JIS News

Minister of Foreign Affairs and Foreign Trade, Dr. Kenneth Baugh, has said that the introduction of the Jamaican CARICOM passport is an initiative that reinforces the country’s commitment to Caribbean integration.
“The CARICOM passport is a welcome initiative because it has been long awaited. This is something that strengthens our Caribbean community, it’s a further indication of the integration of CARICOM,” he said in an interview with JIS News, at the handing over of the first Jamaica CARICOM passport to Prime Minister, Bruce Golding.
With the Caribbean Community moving towards a Free Trade Area, Dr. Baugh said that the CARICOM passport serves as a means to promote intraregional tourism through hassle free travelling for Caribbean nationals between CARICOM member states.
“One of the most important things in terms of establishing a Free Trade Area, is that if we were to move to a common market, (which we are now in a single economy) one of the aspirations is the free movement of people. This passport will give you that privilege as people can now take up their personal interest in different territories,” he articulated.
Dr. Baugh further advised that Jamaica has already put in place measures to eliminate any possible delays that persons are likely to face while travelling across the region.
“You have some countries that have not moved very fast and as a consequence people have difficulty moving around, they find themselves subject to delay. We in Jamaica have moved very far in terms of putting in the legislative measures to make sure that everything is okay and other countries have done so as well. We are hoping that we can now iron out those difficulties to ensure that there is easy and free movement of all nationals in the Caribbean from one territory to another,” he added.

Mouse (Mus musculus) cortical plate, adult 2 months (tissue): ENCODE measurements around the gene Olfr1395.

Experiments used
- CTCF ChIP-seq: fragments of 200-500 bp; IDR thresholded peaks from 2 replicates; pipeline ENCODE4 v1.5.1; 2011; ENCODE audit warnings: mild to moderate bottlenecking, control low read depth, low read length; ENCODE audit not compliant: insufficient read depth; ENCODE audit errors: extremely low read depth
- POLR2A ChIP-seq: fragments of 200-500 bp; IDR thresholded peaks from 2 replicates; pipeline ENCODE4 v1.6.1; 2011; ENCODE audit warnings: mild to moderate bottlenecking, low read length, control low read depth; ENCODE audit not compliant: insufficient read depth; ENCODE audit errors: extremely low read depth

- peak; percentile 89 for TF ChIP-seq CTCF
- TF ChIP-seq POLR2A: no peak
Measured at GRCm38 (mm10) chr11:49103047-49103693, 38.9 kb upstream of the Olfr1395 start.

Turning to international trade and economic issues, Dr. Baugh emphasised that although CARICOM member states are independent they cannot afford to be isolated.
“The world is no longer like that, you can’t be isolated anymore, although we may be independent in terms of geo-political nature, in terms of our territory as a small country. But in terms of economy and trade relations we cannot do without becoming a part of larger arrangements not only as the CARICOM territory but even in the region to enter into trading and economic co-operations with other countries in this part of the hemisphere,” he said.
Continuing, the Foreign Affairs Minister stressed that “the larger the population, the larger the market place, the better the income and the more we will derive from it in terms of benefits and our trading. This is also good for our manufacturers and exporters”.
He also opined that, “What we have to do now is develop the discipline of creative and productive industries to have goods and services to export so that we can benefit in a real way from these relationships. We can’t continue to look at ourselves as 2.7 to 3 million people and think that we are going to cater for that market place. That cannot hold anymore”.
“We would not be competitive at all, we have to look for larger market places and we have to develop a new discipline, an outward looking [approach where we] try to embark on processes that can take us into these other markets in terms of our goods and services,” he added.
Regional Heads of Government agreed on the introduction of the CARICOM Passport as a defining symbol of regionalism. In January 2005 Suriname was the first member state to issue the CARICOM Passport. Belize is the only member state yet to introduce the document.

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